Embassy response to DfT 'Cycling Delivery Plan'

The words used in the opening sections of the Department for Transport's Cycling Delivery Plan are far too optimistic given the weak, inconsistent and varied measures that follow.

This is meant to be a '10 year plan for England' to enable a 'real step change in cycling' with 'strong leadership and commitment'. Furthermore, the Prime Minister is meant to have proclaimed on 12th August 2013 his 'intention to kickstart a cycling revolution which would remove the barriers for a new generation of cyclists', as he put it. 'This means a nation where cycling levels rival those in Denmark, the Netherlands and Germany', the document says now.

But how can we hope to rival such countries without adopting the strength of measures and funding they opted for?

The plan is meant to set out 'the specific actions that need to be taken in order to achieve government's vision' grouped into four broad themes; vision, leadership and ambition; funding; infrastructure and planning and safety and perceptions of safety.

Vision, Leadership and Ambition

We note that the Delivery Plan's stated ambition is to double the number of journey stages made by bicycle by 2025. According to the 2013 National Travel Survey, 1% of all journey stages are made by bike - so the target in this Plan is, approximately, just 2% of all journey stages being cycled by 2025.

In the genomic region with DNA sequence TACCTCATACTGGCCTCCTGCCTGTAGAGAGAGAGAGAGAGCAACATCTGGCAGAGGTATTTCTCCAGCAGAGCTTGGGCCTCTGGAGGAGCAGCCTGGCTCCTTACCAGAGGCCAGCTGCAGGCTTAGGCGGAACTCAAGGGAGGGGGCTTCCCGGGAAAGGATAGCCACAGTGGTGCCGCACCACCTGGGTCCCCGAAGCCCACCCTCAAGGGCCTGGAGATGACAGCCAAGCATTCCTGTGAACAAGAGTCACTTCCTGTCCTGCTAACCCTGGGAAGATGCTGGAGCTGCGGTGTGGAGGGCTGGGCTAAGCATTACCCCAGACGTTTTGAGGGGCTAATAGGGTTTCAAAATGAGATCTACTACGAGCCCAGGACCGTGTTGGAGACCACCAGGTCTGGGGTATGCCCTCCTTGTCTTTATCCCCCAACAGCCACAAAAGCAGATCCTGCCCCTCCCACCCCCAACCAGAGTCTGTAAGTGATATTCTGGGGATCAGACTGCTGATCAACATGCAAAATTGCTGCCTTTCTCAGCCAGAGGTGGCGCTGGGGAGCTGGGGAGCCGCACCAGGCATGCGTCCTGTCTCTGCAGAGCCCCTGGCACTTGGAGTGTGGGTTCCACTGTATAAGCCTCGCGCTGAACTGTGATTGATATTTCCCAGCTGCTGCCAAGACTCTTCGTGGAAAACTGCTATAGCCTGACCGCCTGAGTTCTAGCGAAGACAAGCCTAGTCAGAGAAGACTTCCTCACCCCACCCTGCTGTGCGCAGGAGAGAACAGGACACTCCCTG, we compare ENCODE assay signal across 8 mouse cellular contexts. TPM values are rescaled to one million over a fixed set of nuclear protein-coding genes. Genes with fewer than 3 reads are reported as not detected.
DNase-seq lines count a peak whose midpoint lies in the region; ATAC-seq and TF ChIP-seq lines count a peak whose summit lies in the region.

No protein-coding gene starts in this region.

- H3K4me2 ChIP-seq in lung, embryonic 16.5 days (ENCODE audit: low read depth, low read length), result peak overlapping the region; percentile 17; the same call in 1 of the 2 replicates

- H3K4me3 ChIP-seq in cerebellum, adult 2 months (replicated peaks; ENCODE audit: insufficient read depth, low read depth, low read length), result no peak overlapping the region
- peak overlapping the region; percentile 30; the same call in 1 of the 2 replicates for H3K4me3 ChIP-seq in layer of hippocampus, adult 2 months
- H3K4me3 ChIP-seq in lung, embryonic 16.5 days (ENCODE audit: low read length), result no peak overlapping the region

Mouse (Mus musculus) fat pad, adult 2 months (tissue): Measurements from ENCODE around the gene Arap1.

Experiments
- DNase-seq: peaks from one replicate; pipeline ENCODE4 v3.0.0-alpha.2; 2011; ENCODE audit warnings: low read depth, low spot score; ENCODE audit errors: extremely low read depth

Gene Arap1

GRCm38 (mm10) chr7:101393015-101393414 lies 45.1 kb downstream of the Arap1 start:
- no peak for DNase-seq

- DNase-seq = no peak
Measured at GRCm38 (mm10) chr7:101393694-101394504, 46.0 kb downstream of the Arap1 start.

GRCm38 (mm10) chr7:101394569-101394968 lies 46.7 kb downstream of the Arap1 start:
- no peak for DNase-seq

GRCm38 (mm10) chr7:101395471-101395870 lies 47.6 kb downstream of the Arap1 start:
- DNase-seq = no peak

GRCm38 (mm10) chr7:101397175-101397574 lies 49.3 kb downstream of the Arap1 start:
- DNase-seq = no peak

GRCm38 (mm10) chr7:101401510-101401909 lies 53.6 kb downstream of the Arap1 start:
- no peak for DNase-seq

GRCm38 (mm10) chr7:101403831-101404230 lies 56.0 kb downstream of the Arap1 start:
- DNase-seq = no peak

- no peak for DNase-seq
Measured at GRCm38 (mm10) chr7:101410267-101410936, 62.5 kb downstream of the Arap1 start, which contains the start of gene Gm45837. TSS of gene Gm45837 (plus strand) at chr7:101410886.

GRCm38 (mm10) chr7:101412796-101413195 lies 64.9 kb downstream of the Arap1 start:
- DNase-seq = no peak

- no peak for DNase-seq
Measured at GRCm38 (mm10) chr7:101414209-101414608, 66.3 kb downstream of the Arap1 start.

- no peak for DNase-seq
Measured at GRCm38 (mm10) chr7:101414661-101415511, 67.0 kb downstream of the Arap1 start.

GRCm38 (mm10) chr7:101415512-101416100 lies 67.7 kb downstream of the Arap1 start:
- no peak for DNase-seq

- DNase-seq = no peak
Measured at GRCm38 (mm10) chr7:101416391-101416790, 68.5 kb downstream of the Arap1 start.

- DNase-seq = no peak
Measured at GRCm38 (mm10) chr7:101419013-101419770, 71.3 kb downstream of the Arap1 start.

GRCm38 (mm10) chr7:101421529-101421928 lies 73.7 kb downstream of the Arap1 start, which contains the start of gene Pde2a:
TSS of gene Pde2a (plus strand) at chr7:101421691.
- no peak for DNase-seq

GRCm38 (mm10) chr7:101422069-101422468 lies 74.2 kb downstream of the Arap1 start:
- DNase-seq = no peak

This is obviously far, far below even the current levels of cycling in those countries - the Netherlands and Denmark - that the Plan states it wants to 'rival'. The lack of ambition is plain.

In addition, there is no stated goal for cycling journeys to school, despite much being made, in the Plan, of over a million children having been trained in Bikeability. There is, equally, no monitoring proposed of the effectiveness of cycle training in increasing child cycling levels. Many schools actively discourage children from cycling to school, despite training, due to the hostility of the road network.

The knowledge sharing hub from LSTF is a closed system which would benefit from a much more open approach enabling campaigners to share their best practice.


In short - if the Department is seeking to reduce the burden of bidding for funds, perhaps providing consistent funding would be a good idea!  In addition, the Plan's 'aspirational' funding target of £10 per head still compares poorly with the Netherlands (one of the countries this Plan wants England to rival for cycling levels) which currently spends around £30 per head, on cycling infrastructure alone.

There is no guidance here on how to provide initial funds that get change going and then to suggest a relationship between funding and cycling levels (like the Edinburgh approach).

Infrastructure and Planning

It seems unlikely that the cycle proofing work on Highways Agency roads can seriously function without a clear standard set of designs for safe junction design. The review of TSRGD is merely an enabler for such work, as the updated LCDS has shown.

LTN 2/08 remains in place, as does (more importantly) TSRGD and the way in which the DfT blocks many designs proven to be safe in the Netherlands. If localism is so vital, why, after years of high profile campaigning do we still not have a single example of: 

  • a fully protected junction;
  • a roundabout with an annular protected lane (as trialled at great expense at TRL); or 
  • simultaneous green for cycles.

Each of these has been shown to have an impact towards greater safety than our current approaches, on the continent. It is monolithic and change-averse approaches inside the DfT that need still to be challenged if we are to rival our continental neighbours.